Dark Sector starts off as a generic third person shooter. After a menacing cut scene, you're placed in the middle of a conflict you know very little about. Good thing there's some voice over the radio to tell you what to do.
The prologue of the game makes it seem like the whole game will be in gritty monotone, which actually sets the mood pretty well, but don't worry — the rest of the game will be in color.
For the first ten minutes or so of the game, I thought, "meh, another generic shooter." The AI was predictable, there were ubiquitous crates of supplies in rooms, a combination of ducking for cover and popping out to fire a few rounds was sufficient to clear rooms, and did I mention that the AI was predictable?
It's not until you get the deadly-looking bladed weapon shown on the front of the game's cover that things get a bit more awesome. No matter how many times I do it, there's just something so satisfying about throwing the boomerang-of-doom at an enemy and seeing his head pop off. Sure there are technical issues like the weapon clipping through walls on its return trip and the AI is still dumb, but that bladed boomerang is just so neat — even when you use it for melee.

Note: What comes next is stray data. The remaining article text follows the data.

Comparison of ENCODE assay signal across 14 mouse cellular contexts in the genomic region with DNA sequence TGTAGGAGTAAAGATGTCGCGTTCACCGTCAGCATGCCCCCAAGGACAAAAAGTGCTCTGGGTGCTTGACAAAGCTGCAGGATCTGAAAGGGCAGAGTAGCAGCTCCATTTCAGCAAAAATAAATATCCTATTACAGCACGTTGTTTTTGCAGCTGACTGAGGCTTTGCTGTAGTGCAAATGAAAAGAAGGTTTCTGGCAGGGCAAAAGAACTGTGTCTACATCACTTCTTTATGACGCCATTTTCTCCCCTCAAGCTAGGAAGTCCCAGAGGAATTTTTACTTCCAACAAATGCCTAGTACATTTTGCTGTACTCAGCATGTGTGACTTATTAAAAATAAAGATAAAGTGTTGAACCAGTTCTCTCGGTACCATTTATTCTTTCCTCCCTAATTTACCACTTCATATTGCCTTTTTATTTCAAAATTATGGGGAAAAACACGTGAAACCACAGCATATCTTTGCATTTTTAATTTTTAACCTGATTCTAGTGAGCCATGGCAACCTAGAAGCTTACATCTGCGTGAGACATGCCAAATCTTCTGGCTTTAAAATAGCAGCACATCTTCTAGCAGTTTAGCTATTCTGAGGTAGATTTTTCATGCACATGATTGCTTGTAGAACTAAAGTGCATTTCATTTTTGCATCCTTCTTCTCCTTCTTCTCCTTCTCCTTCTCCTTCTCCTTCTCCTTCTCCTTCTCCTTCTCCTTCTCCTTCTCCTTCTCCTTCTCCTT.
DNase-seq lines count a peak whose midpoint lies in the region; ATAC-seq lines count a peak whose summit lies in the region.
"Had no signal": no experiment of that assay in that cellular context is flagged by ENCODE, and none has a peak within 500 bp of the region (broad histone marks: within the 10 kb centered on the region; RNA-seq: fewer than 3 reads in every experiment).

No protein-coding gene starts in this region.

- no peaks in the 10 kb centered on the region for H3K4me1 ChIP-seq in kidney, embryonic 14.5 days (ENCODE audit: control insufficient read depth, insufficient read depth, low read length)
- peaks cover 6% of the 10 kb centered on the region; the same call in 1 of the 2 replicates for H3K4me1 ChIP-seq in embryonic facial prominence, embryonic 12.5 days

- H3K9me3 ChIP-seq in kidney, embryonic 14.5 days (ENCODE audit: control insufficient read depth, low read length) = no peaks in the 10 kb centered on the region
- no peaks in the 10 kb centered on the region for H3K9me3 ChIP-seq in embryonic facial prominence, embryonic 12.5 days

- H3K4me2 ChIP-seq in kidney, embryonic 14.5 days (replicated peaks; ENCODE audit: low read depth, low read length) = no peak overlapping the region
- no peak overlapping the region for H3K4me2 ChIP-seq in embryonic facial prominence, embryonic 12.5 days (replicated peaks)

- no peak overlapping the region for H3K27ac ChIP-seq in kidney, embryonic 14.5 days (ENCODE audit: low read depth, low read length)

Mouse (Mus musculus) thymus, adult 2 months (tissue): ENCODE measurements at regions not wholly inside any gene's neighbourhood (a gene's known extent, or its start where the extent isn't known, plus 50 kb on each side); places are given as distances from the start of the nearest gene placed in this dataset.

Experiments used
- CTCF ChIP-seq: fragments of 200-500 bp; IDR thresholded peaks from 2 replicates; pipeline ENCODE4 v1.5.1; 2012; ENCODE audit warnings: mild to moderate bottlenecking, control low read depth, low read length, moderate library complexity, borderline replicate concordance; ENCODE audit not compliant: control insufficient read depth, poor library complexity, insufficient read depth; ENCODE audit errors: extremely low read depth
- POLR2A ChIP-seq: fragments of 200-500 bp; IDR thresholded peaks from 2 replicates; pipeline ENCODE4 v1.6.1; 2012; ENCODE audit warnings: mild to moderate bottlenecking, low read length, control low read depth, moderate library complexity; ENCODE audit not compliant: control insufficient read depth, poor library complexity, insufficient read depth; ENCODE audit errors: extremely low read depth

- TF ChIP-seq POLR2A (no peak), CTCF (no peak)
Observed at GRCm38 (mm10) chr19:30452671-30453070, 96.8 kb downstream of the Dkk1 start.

The music in Dark Sector isn't something Oscar-winning, but it's atmospheric enough where I could feel myself tense up when it sounded like something dramatic was going to happen.
One thing that hurt the suspension of belief during the game is the frame rate. Most of the time, it's fantastic and stutter isn't noticeable, but there are a handful of times (*cough* helicopter, I'm looking at you *cough*) where I got annoyed by the skipping and slowdown. It's not game-breaking in any way — it was just frustrating trying to aim when your system starts to chug.
Dark Sector isn't going to blow your mind or anything, but as a shooter, it's a pretty solid one and can satisfy an itchy trigger finger. I thought the weapon time-limit would be annoying at first, but honestly, I was having so much fun chopping people's heads off with the bladed boomerang that I mostly ignored guns unless I really needed them.